Nigeria's president-elect Muhammadu Buhari says he will fight corruption

Lagos, Nigeria (CNN)A day after winning Nigeria's presidency, Muhammadu Buhari told CNN's Christiane Amanpour that he plans to aggressively fight corruption that has long plagued Nigeria and go after the root of the nation's unrest.
Buhari said he'll "rapidly give attention" to curbing violence in the northeast part of Nigeria, where the terrorist group Boko Haram operates.
By cooperating with neighboring nations Chad, Cameroon and Niger, he said his administration is confident it will be able to thwart criminals and others contributing to Nigeria's instability.
For the first time in Nigeria's history, the opposition defeated the ruling party in democratic elections.
Buhari defeated incumbent Goodluck Jonathan by about 2 million votes, according to Nigeria's Independent National Electoral Commission.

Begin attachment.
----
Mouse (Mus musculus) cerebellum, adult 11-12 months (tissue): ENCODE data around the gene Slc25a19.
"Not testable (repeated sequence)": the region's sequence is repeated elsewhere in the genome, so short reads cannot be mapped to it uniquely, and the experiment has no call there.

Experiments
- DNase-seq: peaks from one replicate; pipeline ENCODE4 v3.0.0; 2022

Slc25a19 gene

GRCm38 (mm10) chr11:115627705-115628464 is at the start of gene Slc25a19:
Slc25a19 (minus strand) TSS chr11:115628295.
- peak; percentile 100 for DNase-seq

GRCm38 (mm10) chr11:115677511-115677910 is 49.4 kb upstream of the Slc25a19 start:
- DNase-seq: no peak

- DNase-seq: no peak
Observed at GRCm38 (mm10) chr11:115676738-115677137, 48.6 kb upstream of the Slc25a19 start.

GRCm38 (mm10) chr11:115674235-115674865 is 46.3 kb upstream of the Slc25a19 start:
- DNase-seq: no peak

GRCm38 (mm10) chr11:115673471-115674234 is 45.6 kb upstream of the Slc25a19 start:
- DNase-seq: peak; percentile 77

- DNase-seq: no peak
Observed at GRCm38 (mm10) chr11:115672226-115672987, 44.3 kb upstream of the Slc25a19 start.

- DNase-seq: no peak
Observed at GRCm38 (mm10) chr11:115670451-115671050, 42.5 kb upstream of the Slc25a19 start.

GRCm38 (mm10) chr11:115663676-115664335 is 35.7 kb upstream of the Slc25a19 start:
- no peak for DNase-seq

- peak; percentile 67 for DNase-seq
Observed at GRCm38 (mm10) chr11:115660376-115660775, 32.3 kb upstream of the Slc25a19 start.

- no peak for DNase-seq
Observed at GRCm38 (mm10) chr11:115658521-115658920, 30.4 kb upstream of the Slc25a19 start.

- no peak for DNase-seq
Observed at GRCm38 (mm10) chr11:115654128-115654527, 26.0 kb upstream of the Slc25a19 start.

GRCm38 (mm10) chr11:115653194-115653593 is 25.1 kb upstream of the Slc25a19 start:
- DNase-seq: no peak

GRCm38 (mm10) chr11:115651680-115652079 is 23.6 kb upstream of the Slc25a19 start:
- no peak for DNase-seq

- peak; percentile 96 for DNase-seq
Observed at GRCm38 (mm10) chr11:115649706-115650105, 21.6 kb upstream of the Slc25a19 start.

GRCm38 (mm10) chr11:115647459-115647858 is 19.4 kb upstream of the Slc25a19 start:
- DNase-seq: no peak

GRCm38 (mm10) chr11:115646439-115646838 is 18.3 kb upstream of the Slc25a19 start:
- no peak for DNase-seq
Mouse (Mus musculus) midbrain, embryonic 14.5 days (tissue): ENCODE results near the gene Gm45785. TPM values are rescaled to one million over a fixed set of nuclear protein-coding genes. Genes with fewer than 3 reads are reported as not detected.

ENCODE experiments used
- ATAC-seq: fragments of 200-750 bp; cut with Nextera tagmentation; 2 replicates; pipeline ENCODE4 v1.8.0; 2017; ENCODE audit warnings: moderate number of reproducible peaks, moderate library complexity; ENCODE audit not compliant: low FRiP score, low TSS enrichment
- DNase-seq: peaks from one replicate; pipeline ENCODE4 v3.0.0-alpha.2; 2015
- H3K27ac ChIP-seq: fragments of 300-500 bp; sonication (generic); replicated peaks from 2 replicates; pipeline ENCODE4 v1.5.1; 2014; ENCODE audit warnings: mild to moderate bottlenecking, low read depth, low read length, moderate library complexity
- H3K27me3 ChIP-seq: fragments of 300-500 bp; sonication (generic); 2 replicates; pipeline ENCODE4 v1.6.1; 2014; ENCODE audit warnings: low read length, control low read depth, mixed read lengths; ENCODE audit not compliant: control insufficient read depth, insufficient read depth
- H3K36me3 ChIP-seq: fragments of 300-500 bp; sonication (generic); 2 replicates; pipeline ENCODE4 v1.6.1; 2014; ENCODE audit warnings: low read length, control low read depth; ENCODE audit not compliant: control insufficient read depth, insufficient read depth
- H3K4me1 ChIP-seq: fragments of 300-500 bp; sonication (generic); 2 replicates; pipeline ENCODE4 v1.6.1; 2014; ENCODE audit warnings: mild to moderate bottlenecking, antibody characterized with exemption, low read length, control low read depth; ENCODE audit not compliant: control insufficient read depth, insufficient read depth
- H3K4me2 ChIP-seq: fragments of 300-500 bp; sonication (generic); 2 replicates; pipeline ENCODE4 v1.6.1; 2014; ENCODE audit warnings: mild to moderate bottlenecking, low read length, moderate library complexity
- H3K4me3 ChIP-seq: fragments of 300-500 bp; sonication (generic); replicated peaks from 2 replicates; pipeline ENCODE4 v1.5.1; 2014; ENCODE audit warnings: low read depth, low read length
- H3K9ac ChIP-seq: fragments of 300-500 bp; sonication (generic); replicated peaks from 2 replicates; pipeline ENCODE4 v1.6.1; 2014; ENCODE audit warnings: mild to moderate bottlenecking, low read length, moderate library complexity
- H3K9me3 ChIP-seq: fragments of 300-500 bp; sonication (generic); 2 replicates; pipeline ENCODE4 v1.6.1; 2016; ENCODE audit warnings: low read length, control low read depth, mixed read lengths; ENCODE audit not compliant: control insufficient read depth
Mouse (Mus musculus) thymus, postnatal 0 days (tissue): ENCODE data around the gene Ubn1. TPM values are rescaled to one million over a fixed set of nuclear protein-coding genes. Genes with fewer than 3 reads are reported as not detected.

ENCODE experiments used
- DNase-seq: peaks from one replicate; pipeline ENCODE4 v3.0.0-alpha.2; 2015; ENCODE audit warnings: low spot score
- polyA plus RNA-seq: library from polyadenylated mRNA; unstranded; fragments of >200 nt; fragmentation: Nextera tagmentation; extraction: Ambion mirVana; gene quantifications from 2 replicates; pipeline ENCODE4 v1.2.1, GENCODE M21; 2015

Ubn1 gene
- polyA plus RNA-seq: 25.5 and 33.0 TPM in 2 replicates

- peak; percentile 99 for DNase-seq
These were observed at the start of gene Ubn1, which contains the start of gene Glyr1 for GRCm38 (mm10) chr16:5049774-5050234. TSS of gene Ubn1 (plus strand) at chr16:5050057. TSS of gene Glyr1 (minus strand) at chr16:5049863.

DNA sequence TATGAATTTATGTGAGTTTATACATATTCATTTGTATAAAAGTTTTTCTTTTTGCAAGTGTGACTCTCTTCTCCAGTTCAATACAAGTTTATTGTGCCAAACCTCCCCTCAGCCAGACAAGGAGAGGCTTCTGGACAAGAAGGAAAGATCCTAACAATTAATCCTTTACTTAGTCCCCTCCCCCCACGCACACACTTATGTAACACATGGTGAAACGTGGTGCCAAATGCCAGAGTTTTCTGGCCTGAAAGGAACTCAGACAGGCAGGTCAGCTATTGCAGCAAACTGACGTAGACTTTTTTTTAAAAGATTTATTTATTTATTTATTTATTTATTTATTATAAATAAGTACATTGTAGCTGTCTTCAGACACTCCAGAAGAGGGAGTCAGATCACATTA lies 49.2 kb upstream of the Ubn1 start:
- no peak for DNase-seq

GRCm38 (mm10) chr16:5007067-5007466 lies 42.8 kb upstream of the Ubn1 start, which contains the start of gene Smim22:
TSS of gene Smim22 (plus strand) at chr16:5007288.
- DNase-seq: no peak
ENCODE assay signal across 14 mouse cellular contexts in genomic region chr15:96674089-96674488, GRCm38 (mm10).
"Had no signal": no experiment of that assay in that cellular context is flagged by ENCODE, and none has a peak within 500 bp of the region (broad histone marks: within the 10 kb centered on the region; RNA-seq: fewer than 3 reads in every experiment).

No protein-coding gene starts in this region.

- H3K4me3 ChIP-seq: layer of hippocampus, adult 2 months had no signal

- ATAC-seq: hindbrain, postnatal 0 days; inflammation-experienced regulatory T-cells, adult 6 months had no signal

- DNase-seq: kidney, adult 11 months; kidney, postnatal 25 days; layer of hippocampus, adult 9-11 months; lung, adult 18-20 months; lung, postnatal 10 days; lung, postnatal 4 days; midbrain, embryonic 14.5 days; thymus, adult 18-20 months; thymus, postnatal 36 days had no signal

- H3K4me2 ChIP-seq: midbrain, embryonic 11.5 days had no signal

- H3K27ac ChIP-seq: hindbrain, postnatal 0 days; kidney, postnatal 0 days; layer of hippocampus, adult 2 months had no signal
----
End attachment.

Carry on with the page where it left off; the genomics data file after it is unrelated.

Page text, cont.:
The win comes after a long history of military rule, coups and botched attempts at democracy in Africa's most populous nation.
APC Party: Nigerian Pres. Jonathan has conceded

APC Party: Nigerian Pres. Jonathan has conceded 03:20
In an exclusive live interview from Abuja, Buhari told Amanpour he was not concerned about reconciling the nation after a divisive campaign.
He said now that he has been elected he will turn his focus to Boko Haram and "plug holes" in the "corruption infrastructure" in the country.
"A new day and a new Nigeria are upon us," Buhari said after his win Tuesday. "The victory is yours, and the glory is that of our nation."
Earlier, Jonathan phoned Buhari to concede defeat. The outgoing president also offered a written statement to his nation.